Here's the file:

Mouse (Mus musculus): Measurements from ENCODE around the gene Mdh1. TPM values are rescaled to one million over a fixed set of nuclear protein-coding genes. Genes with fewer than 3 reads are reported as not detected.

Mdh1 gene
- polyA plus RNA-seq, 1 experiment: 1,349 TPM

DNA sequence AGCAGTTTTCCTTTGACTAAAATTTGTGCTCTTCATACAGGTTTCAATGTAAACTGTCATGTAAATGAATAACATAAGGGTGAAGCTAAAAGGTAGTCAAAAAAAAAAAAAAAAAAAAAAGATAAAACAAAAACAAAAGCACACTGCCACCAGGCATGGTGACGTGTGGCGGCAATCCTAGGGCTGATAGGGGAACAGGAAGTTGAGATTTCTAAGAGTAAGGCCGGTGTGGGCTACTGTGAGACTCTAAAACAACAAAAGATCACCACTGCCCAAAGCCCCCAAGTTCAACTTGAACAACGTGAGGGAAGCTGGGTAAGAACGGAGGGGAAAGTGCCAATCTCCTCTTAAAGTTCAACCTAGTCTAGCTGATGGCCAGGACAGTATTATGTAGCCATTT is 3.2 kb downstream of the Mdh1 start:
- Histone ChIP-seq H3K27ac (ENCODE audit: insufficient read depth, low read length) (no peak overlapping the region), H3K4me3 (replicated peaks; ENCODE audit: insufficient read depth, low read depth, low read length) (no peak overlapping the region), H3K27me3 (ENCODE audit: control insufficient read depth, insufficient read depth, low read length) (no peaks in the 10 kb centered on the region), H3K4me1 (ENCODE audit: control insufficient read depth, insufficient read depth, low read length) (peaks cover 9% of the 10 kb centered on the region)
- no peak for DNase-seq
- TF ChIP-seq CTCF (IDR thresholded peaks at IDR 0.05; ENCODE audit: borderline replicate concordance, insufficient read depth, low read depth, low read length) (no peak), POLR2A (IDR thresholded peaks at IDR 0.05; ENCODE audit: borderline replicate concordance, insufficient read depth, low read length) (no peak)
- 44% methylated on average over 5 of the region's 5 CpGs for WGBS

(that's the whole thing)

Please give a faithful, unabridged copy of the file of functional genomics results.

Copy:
Mouse (Mus musculus): Measurements from ENCODE around the gene Mdh1. TPM values are rescaled to one million over a fixed set of nuclear protein-coding genes. Genes with fewer than 3 reads are reported as not detected.

Mdh1 gene
- polyA plus RNA-seq, 1 experiment: 1,349 TPM

DNA sequence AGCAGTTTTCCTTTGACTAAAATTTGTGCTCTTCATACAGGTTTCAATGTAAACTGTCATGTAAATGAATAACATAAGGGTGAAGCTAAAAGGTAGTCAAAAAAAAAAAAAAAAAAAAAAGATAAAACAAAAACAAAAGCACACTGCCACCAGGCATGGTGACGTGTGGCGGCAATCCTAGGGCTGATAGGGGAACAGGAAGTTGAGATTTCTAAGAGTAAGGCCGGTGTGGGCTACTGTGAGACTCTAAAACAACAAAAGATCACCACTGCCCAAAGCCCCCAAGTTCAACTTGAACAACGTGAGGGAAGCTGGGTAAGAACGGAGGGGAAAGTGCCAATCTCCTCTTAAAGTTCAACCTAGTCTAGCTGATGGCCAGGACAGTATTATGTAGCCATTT is 3.2 kb downstream of the Mdh1 start:
- Histone ChIP-seq H3K27ac (ENCODE audit: insufficient read depth, low read length) (no peak overlapping the region), H3K4me3 (replicated peaks; ENCODE audit: insufficient read depth, low read depth, low read length) (no peak overlapping the region), H3K27me3 (ENCODE audit: control insufficient read depth, insufficient read depth, low read length) (no peaks in the 10 kb centered on the region), H3K4me1 (ENCODE audit: control insufficient read depth, insufficient read depth, low read length) (peaks cover 9% of the 10 kb centered on the region)
- no peak for DNase-seq
- TF ChIP-seq CTCF (IDR thresholded peaks at IDR 0.05; ENCODE audit: borderline replicate concordance, insufficient read depth, low read depth, low read length) (no peak), POLR2A (IDR thresholded peaks at IDR 0.05; ENCODE audit: borderline replicate concordance, insufficient read depth, low read length) (no peak)
- 44% methylated on average over 5 of the region's 5 CpGs for WGBS